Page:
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Gong LiName: Gong Li
Date of Birth: 31 December 1965
Birth Place: Shenyang, Liaoning Province, China
Sometimes Credited As: Lei Gung

Born in 1965 in northeastern Shenyang, Gong was the youngest daughter of an economics professor. She knew from a young age that she wanted to be an actress, and at school she excelled at singing and dancing almost to the exclusion of other subjects. In spite of failing her college exam twice, she was eventually accepted to the Beijing Central College of Drama in 1985. At that time, Chinese cinema was experiencing a renaissance after the tumult of Mao Zedong's Cultural Revolution. Chen Kaige's Yellow Earth (1984) had just taken the Hong Kong International Film Festival by storm, heralding the rise of the Fifth Generation of filmmakers. One of these young directors was Zhang, the cinematographer for Yellow Earth, who cast Gong in his debut project, Red Sorghum (1987). Immediately a critical and commercial success both abroad and at home, the film garnered the Golden Bear award at the 1987 Berlin Film Festival and thrust both director and star into the international limelight.

One of China's leading young stars of the 1980s and 90s, Gong has appeared in films by other directors ("The Empress Dowager" 1988, directed by Li Hanxiang; "The Terra Cotta Warrior", in which she acted opposite Zhang) but it is in Zhang's films that she is best known internationally. Slender and demure-looking but possessing a naturalistic verve and strength onscreen, Gong Li embodies a new generation of Chinese women, brought up amid ancient tradition but reaching toward feminist values. In the title role of "Ju Dou" (1990), she played a married woman whose torrid affair with her husband's nephew brings about tragic consequences, while in "Raise the Red Lantern" (1991) her character also causes trouble as the newest addition to a man's bevy of wives. Gong Li ventured into comedy with another eponymous heroine in "The Story of Qiu Ju" (1992) as a woman farmer determined to avenge an injustice done to her husband. In 1993, Gong Li starred in a film by another Fifth Generation stalwart, Chen Kaige, "Farewell to My Concubine" which shared the Palme d'Or at Cannes for best picture.

Zhang once again directed Gong Li in the well-received historical epic "To Live" (1994), which followed a married couple over 30 years of modern Chinese history. Uncharacteristically, Gong Li's role as a devoted wife and mother was overshadowed by that of a strong male lead, actor Ge You, who played her husband. The pair's next collaboration "Shanghai Triad" (1995) offered Gong Li a tour-de-force role as a nightclub chanteuse and gangster's moll. She reunited with Chen Kaige for "Temptress Moon" (1996), in which she essays the role of an isolated, spoiled heiress. A year later, Gong made her English-language debut in Wayne Wang's "Chinese Box,” staring opposite Jeremy Irons. She returned her native land for her next feature, “Piao liang ma ma” (“Breaking the Silence,” 1999), China’s official entry for the Academy Award for Best Foreign Language Film in 2000 about a hard-working single mom who struggles to earn enough money to buy a new hearing aid for her son. Gong Li won Best Actress at the 2000 Montreal World Film Festival for her performance.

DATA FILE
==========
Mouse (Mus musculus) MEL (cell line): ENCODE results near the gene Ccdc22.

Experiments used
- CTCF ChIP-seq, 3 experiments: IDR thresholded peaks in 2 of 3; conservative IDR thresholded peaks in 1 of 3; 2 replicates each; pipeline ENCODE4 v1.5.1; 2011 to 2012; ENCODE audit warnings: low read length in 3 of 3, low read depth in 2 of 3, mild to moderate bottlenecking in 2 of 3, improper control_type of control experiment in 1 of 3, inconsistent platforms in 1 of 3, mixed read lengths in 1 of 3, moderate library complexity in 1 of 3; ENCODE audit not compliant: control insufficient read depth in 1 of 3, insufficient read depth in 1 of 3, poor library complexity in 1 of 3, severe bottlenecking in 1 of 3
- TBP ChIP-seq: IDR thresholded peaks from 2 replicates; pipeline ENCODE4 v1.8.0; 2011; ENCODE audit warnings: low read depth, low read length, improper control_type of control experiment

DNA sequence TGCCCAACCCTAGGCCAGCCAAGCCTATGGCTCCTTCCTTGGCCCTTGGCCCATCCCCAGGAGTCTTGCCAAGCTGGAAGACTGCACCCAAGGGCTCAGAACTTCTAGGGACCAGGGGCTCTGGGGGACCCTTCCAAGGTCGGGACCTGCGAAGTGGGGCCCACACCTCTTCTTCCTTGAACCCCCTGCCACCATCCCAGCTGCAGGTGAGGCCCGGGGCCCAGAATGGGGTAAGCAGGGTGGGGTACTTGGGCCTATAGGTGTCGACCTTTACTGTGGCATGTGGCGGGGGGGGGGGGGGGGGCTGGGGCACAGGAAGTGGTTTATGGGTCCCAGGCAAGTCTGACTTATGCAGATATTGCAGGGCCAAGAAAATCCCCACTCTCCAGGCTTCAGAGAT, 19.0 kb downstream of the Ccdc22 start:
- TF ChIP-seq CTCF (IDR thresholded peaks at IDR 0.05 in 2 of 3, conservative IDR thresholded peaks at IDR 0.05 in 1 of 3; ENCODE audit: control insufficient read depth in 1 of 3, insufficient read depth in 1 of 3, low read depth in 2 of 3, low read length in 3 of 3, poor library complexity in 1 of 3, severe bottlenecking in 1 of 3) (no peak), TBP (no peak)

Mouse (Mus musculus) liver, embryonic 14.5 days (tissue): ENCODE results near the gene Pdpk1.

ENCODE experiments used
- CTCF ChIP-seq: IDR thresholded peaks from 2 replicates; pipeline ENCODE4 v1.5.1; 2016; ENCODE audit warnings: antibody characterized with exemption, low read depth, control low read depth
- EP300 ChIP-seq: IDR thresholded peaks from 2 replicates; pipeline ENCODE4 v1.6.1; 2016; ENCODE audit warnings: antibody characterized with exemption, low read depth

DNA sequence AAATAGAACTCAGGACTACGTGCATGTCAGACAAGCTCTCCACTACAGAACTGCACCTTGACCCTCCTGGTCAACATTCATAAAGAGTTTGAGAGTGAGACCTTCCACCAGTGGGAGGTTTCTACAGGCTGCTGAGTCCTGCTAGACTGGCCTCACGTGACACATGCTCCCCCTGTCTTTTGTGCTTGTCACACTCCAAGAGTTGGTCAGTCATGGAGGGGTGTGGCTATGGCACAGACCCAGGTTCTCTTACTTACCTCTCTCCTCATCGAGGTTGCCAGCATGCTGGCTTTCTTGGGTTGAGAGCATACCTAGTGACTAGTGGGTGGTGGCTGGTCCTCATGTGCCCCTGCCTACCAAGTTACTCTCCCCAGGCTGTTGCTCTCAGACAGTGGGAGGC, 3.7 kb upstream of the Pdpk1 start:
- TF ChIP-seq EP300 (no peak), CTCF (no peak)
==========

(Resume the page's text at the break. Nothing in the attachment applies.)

Gong Li went on to star in what was reported as the most expensive Asian film to date, “The Emperor and the Assassin” (1999), a sweeping historical epic set in feudal China during the 3rd century B.C about the first emperor of a unified China (Li Xuejian), the man sworn to kill him (Zhang Fengyi) and the woman loved by both (Gong Li). In “Zhou Yu’s Train” (2003), she played a painter at a ceramic factory who has fallen in love with a reticent poet (Tony Leung) with whom she travels by train every weekend to engage in a passionate love affair. But on one trip to meet her lover, she meets a cynical traveling veterinarian (Sun Honglei) who also manages to win her affections. Gong Li next appeared in “Eros” (2004), an anthology with short features about eroticism and desire helmed by Wong Kar Wai, Steven Soderbergh and Michelangelo Antonioni. In Wong Kar Wai’s piece “The Hand,” she starred as a refined Hong Kong prostitute who seduces a young virginal tailor (Chang Chen) when he arrives at her home for a fitting.

Gong Li reunited with Wong Kar Wai on his magnificently flawed epic, “2046” (2005), a loosely related continuation of the director’s lyrical love story, “In the Mood for Love” (2001). She then had a supporting role in the high profile “Memoirs of a Geisha” (2005), the story of a Japanese girl torn from her penniless family and raised in a geisha house where she blossoms into the legendary geisha, Sayuri (Zhang ZiYi). Gong Li played an aging geisha jealous of Sayuri’s ability to captivate the most powerful men in the world. She was then set to star in two big budget features: “Miami Vice” (2006), a remake of the popular 1980s television show starring Jamie Foxx and Colin Ferrell, and “Behind the Mask” (2006), a thriller that follows serial killer Hannibal Lecter’s childhood in Lithuania to his arrival in the United States. Both features promised to turn Gong Li into a household name in the states despite her long career in film.

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